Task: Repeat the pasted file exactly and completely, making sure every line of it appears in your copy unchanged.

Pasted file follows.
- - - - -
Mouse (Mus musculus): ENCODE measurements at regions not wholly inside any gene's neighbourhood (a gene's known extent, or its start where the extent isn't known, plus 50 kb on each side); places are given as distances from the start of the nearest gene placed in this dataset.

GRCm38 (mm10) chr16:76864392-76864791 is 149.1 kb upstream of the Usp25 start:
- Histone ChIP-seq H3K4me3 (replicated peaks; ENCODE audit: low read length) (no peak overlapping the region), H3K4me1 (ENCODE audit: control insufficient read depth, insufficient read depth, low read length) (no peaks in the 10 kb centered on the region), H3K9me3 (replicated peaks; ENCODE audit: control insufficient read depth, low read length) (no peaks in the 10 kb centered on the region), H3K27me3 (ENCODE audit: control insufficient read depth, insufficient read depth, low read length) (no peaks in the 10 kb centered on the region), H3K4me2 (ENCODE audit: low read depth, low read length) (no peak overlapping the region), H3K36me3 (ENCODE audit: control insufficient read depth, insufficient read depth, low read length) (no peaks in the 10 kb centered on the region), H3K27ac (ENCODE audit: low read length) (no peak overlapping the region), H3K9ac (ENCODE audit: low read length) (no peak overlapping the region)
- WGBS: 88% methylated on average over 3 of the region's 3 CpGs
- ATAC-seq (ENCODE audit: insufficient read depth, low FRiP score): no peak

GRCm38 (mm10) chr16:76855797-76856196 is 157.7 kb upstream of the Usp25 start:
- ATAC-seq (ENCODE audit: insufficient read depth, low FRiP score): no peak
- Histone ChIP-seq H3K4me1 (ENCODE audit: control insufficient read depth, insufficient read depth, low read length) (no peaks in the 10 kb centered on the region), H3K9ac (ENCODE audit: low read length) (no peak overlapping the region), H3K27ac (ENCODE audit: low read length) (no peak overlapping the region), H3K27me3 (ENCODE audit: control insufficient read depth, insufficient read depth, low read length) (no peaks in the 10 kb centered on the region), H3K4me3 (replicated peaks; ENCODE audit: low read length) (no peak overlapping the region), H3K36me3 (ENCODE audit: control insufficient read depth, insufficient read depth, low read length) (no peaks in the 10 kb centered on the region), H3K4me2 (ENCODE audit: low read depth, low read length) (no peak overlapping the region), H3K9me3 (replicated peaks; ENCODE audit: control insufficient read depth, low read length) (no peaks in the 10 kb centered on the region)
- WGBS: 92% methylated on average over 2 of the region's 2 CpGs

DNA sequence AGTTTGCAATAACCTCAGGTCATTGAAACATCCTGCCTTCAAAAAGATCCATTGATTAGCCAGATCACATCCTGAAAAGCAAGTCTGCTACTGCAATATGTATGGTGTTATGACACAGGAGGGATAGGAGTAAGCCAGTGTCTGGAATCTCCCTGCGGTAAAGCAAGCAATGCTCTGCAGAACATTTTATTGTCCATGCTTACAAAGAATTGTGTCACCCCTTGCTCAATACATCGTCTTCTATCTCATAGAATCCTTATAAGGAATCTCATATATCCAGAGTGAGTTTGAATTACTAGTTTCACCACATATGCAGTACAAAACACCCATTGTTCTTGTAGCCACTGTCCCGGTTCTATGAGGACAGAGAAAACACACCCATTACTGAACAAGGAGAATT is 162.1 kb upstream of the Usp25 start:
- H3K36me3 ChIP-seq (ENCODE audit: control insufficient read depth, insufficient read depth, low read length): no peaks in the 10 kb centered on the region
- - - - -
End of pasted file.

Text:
Mouse (Mus musculus): ENCODE measurements at regions not wholly inside any gene's neighbourhood (a gene's known extent, or its start where the extent isn't known, plus 50 kb on each side); places are given as distances from the start of the nearest gene placed in this dataset.

GRCm38 (mm10) chr16:76864392-76864791 is 149.1 kb upstream of the Usp25 start:
- Histone ChIP-seq H3K4me3 (replicated peaks; ENCODE audit: low read length) (no peak overlapping the region), H3K4me1 (ENCODE audit: control insufficient read depth, insufficient read depth, low read length) (no peaks in the 10 kb centered on the region), H3K9me3 (replicated peaks; ENCODE audit: control insufficient read depth, low read length) (no peaks in the 10 kb centered on the region), H3K27me3 (ENCODE audit: control insufficient read depth, insufficient read depth, low read length) (no peaks in the 10 kb centered on the region), H3K4me2 (ENCODE audit: low read depth, low read length) (no peak overlapping the region), H3K36me3 (ENCODE audit: control insufficient read depth, insufficient read depth, low read length) (no peaks in the 10 kb centered on the region), H3K27ac (ENCODE audit: low read length) (no peak overlapping the region), H3K9ac (ENCODE audit: low read length) (no peak overlapping the region)
- WGBS: 88% methylated on average over 3 of the region's 3 CpGs
- ATAC-seq (ENCODE audit: insufficient read depth, low FRiP score): no peak

GRCm38 (mm10) chr16:76855797-76856196 is 157.7 kb upstream of the Usp25 start:
- ATAC-seq (ENCODE audit: insufficient read depth, low FRiP score): no peak
- Histone ChIP-seq H3K4me1 (ENCODE audit: control insufficient read depth, insufficient read depth, low read length) (no peaks in the 10 kb centered on the region), H3K9ac (ENCODE audit: low read length) (no peak overlapping the region), H3K27ac (ENCODE audit: low read length) (no peak overlapping the region), H3K27me3 (ENCODE audit: control insufficient read depth, insufficient read depth, low read length) (no peaks in the 10 kb centered on the region), H3K4me3 (replicated peaks; ENCODE audit: low read length) (no peak overlapping the region), H3K36me3 (ENCODE audit: control insufficient read depth, insufficient read depth, low read length) (no peaks in the 10 kb centered on the region), H3K4me2 (ENCODE audit: low read depth, low read length) (no peak overlapping the region), H3K9me3 (replicated peaks; ENCODE audit: control insufficient read depth, low read length) (no peaks in the 10 kb centered on the region)
- WGBS: 92% methylated on average over 2 of the region's 2 CpGs

DNA sequence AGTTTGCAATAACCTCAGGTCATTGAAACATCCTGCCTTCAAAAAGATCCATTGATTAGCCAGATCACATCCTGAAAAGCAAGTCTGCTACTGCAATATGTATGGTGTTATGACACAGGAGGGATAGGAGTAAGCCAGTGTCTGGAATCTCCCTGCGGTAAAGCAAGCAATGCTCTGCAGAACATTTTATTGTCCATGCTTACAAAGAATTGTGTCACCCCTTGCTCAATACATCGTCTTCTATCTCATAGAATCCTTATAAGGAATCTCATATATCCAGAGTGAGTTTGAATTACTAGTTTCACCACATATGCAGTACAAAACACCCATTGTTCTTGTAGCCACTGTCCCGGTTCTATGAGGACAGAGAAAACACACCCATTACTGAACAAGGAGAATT is 162.1 kb upstream of the Usp25 start:
- H3K36me3 ChIP-seq (ENCODE audit: control insufficient read depth, insufficient read depth, low read length): no peaks in the 10 kb centered on the region